CMOs Want CIOs to Add ‘Fast’ to Their Vocabularies


Fast_Lane_logoATLANTA—Far from wanting to compete with chief information officers for IT dollars, chief marketing officers are spending more on department IT efforts in large part because their counterparts in IT aren’t responsive enough for their needs. Marketing has taken on a broader range of IT projects than previously, but are eager to coordinate their efforts with IT, and hand over the controls whenever feasible, according to a panel of three CMOs speaking Thursday during a luncheon sponsored by the Georgia CIO Leadership Association.

Annica Kreider, vice president of brand development for pizza franchisor Mellow Mushroom Pizza Bakers, says marketing departments need everything “now,” while IT tends to follow rigorous processes that slow them down. “You know it’s going to take six months longer and cost you 25% more than the original budget,” she said.

Ms. Kreider noted that social, mobile and location-aware technologies have forced marketing to become more digitally oriented. Digital marketing is “really all IT,” she said.

Kevin J. Smith, CMO of pest control company Rollins Inc. said CMOs have been pulled reluctantly into the technology business because they need customer-facing applications more quickly than IT can provide it. “Fast is not really a word ya’ll use,” he said, with his CIO counterpart, Lee Crump, sitting in the audience.

Conflicting orders from the CEO sometimes make it impossible for CMOs to get what they need from IT quickly enough. According to Mr. Smith, the CEO of Rollins asked Mr. Crump to roll out a critical piece of infrastructure, but also expects Mr. Smith to increase the number of customers and hold onto them longer, which is something he needs digital technologies to help him accomplish. “Lee can get to that eventually, but if I wait for his budget to get to it, I won’t win,” he said.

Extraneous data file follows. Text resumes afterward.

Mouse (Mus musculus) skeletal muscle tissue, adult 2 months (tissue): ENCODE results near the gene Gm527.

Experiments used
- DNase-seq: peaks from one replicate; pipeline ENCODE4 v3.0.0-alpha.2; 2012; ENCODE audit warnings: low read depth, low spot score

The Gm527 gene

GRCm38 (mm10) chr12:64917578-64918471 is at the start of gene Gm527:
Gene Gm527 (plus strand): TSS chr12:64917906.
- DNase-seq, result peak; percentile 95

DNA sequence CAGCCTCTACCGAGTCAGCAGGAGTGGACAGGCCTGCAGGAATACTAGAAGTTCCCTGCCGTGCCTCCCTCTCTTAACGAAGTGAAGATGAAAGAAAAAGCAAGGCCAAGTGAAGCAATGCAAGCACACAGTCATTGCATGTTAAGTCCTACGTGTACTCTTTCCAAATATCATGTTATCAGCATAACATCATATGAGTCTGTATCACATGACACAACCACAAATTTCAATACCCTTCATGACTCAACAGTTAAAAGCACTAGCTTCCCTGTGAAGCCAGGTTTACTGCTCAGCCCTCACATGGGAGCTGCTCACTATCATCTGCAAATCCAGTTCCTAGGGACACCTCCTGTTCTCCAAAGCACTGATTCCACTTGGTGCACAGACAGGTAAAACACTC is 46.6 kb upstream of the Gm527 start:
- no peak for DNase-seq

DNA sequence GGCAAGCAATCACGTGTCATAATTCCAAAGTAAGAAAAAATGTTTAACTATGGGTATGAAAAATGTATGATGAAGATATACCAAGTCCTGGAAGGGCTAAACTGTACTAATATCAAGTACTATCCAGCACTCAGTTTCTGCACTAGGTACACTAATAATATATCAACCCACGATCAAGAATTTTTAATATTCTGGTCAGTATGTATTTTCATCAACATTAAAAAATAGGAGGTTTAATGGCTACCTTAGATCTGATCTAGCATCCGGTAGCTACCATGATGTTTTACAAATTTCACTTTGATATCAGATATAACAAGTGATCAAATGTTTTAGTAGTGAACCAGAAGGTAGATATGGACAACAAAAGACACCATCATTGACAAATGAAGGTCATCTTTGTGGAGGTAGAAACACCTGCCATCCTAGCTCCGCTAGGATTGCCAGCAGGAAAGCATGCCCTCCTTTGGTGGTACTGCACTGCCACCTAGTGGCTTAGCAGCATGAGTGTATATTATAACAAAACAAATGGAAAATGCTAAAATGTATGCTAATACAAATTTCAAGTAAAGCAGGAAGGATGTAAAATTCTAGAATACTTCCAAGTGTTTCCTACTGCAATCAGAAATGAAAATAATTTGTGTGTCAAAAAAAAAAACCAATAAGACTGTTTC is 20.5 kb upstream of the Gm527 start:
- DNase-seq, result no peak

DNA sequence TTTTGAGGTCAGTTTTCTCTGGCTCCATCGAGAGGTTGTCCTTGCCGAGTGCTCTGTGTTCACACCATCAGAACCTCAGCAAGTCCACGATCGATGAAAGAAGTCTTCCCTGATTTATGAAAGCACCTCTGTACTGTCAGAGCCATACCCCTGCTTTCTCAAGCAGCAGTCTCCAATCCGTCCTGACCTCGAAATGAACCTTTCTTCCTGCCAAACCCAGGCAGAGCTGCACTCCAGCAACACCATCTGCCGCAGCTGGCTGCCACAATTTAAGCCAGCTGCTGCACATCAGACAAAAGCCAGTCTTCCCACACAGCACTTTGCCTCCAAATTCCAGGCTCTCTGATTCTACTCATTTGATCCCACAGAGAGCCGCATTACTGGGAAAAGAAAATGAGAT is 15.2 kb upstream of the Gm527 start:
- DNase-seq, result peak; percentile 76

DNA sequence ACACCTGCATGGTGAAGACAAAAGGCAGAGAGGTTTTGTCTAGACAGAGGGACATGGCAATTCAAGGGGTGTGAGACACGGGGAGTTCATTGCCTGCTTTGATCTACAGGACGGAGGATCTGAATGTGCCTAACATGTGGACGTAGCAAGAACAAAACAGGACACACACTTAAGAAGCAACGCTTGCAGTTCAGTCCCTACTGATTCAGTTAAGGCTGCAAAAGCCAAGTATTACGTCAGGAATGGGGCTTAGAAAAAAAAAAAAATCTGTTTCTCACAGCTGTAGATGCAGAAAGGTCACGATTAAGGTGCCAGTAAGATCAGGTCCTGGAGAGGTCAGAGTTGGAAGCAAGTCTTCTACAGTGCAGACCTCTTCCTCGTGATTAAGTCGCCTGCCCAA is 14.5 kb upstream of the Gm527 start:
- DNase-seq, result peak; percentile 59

That being said, the view of IT from the CMO office is far from negative. The CMOs present recognize that IT not only plays a vital role in areas like data governance and security, but is critical to advancing overall corporate objectives. In fact, they don’t really want to run IT unless they absolutely have to. “I don’t think any of us CMOs plan to be in the technology business,” said Mr. Smith.

He said marketing departments often budget for IT spending because “CIOs couldn’t get the money to support us.” He said many of the applications and systems developed by marketing are being transitioned back to IT, where he feels they belong. “I can’t wait to give it back,” he said.

In cases where neither department could get funding for an IT project needed by marketing, they developed a “skunkworks” project funded by marketing because “it was easier to hide it in the marketing budget than it was to hide in the IT budget.”

He also said marketing has had a greater influence on development of a new business management system than it would have in the past because it directly impacts customer experience. “We wouldn’t have done that 10 years ago. Not a chance,” he said.

Kristin Kelley, CMO of global staffing company Randstad NA, says “IT is a place everything has to go through” in order to avoid creating silos of information. “The expectation that everything you want is something the IT department is going to be able to deliver is a stretch,” she said. She said that IT and marketing departments need to work together to pick third-party vendors who can pick up the slack when IT doesn’t have the relevant skills or bandwidth for a particular project.

Ms. Kreider said IT is also critical when it comes to security and data privacy. “I don’t know about Heartbleed, I don’t know about PCI compliance. My IT team is letting me know about these things proactively,” she said.


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SOURCE: Wall Street Journal | Michael Hickins

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